It was Lisa Glass not Charles. Lisa was the main brewer behind the setting up of Castle Lager in 1890. According to an excellent book with the grim title of Beer, Sociability and Masculinity in South Africa, Charles was a bit of a loser.
The book’s author, Anne Kelk Mager, a professor of history at UCT, says Charles’ brewing career was “short” and marred by “domestic violence and constant bickering with his brewer wife (Lisa)”. As Mager notes, the Charles Glass story, as created by South African Breweries (SAB), “is a discourse for men about men… Women are out of place in this world of male sociability.”
While I’m at it I may as well tell you that Farmer Brown was an invention by a top executive of Premier Foods in the 1980s in the hope – realised – of selling more eggs.
Generally I think it is a bad thing to interfere with myths that do no harm and might even make life sweeter. For this reason I have never told anyone under the age of 40 that Father Christmas doesn’t exist.
But I felt driven to break with tradition, as it were, on the matter of Lisa and Charles by the chilling prospect that SAB is preparing to create another myth. The new post-competition authorities myth revolves around the story of SAB protecting the “small guy” from the unrestrained activities of the Competition Commission as well as from the greedy opportunism of wholesalers who seek to charge the “small guy” ever higher prices for his beer.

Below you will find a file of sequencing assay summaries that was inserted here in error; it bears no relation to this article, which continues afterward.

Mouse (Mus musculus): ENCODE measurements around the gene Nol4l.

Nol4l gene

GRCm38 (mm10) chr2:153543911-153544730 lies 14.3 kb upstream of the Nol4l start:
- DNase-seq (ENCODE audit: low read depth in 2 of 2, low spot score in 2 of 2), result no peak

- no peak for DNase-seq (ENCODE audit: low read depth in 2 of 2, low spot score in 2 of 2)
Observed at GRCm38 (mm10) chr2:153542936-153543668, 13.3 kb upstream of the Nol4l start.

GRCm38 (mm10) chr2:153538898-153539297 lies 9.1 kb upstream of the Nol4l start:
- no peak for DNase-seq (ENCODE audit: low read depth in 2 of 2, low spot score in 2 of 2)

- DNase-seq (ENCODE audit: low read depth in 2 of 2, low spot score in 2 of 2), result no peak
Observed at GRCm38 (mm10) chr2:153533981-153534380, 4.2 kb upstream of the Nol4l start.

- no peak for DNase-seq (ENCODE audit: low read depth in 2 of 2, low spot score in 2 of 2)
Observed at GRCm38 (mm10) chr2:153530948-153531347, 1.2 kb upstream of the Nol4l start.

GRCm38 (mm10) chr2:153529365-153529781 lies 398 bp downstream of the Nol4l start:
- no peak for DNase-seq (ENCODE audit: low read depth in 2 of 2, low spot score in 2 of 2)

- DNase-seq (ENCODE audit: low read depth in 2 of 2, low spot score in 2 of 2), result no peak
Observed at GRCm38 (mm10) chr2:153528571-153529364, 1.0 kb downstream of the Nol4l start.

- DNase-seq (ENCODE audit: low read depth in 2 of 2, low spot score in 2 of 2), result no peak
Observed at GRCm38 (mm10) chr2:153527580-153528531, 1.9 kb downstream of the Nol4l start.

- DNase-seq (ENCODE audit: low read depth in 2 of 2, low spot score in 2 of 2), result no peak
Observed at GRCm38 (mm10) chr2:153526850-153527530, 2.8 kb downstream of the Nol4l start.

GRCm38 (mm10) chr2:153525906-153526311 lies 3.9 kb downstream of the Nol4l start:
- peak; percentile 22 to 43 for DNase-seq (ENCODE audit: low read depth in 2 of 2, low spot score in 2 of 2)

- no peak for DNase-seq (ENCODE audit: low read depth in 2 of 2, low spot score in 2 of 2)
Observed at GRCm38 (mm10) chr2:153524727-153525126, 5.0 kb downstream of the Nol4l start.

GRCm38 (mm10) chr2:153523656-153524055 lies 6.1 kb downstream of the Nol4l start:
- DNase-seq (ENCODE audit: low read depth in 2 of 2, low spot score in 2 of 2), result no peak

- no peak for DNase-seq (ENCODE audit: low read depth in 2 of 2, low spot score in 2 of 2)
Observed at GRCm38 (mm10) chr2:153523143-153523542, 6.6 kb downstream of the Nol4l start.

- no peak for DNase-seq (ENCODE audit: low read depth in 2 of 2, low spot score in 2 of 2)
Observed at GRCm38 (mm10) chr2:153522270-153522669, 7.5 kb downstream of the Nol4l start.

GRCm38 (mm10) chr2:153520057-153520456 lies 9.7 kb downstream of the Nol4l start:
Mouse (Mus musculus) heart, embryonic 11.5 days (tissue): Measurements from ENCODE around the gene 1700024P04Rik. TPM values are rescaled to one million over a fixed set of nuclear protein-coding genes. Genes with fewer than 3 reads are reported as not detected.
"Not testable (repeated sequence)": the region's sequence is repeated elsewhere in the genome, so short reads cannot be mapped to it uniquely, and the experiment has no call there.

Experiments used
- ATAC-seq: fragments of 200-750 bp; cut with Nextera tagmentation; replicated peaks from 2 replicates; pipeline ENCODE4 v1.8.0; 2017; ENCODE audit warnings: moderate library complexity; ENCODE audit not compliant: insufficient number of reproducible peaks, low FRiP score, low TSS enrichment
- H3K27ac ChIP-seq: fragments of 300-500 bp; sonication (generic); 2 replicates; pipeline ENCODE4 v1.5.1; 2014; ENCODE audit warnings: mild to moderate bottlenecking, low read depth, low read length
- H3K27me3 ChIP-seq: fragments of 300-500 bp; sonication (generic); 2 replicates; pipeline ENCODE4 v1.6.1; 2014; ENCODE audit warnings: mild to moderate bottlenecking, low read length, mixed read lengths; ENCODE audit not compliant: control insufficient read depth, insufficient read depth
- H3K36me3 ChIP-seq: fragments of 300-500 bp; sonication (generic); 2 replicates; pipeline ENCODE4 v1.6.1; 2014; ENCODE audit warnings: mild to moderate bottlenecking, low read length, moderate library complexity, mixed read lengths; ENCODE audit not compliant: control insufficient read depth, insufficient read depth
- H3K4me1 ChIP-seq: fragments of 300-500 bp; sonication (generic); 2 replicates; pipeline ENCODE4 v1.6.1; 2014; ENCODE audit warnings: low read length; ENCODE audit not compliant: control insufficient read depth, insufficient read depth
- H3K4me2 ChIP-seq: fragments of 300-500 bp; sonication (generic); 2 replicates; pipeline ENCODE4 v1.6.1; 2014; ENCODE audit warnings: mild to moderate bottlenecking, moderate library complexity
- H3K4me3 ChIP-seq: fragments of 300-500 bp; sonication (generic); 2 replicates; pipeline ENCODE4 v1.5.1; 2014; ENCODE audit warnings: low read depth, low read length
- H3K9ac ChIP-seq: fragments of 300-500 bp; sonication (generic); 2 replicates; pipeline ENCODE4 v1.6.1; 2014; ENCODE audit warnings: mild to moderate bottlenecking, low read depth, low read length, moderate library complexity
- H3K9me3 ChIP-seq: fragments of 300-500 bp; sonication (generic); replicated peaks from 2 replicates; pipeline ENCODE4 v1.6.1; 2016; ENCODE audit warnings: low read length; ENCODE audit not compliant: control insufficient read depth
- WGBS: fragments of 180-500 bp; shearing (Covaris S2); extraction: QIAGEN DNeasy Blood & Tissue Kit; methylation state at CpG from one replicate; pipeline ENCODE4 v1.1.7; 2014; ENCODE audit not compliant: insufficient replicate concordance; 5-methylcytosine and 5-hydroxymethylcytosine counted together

The first airing of this myth was an opinion piece in Business Day yesterday by an executive director of SAB. The piece not only attempts to present SAB as the unwitting victim of the competition authorities but attempts to present Nico Pitsiladi of Big Daddy’s Group, who brought the 2004 anti-competitive complaint against SAB, as an opportunistic exploiter of the old government ban on black people trading in liquor. What is not mentioned is that Pitsiladi would only have been able to play this role with the support of SAB, which was the monopoly supplier of beer.
The new myth would have us believe SAB is a hapless victim desperate only to ensure “its products are available at affordable prices in every corner of the country”. To its enormous credit SAB is absolutely correct when it asserts, “real prices of beer in South Africa today are half of what they were 40 years ago”. Outstanding management, size and economies of scale that come with monopoly status ensure this.
With control over 88 percent of the local beer market it is almost inevitable that SAB will face allegations of being anti-competitive. But just because it is a large, almost-monopoly supplier with a reputation for being a bully does not mean it is contravening the Competition Act. And it does not mean its rights should be ignored. Whether it has acted anti-competitively can only be decided by the competition authorities after a vigorous, legally structured and public debate of the issues.
Unfortunately last week’s abandonment of the commission’s case against SAB means we may never know whether discounts offered to selected distributors were anti-competitive. Commissioner Shan Ramburuth has said he would like to make a direct referral to the Constitutional Court to establish the nature of the commission’s referral and investigatory powers.
It is not just SAB’s competitive status that remains uncertain in the absence of a court ruling, much of the effective functioning of the authorities will be undermined until that court creates certainty.
Such certainty would help ensure that the Competition Tribunal remains the best place for myths and allegations to be vigorously interrogated.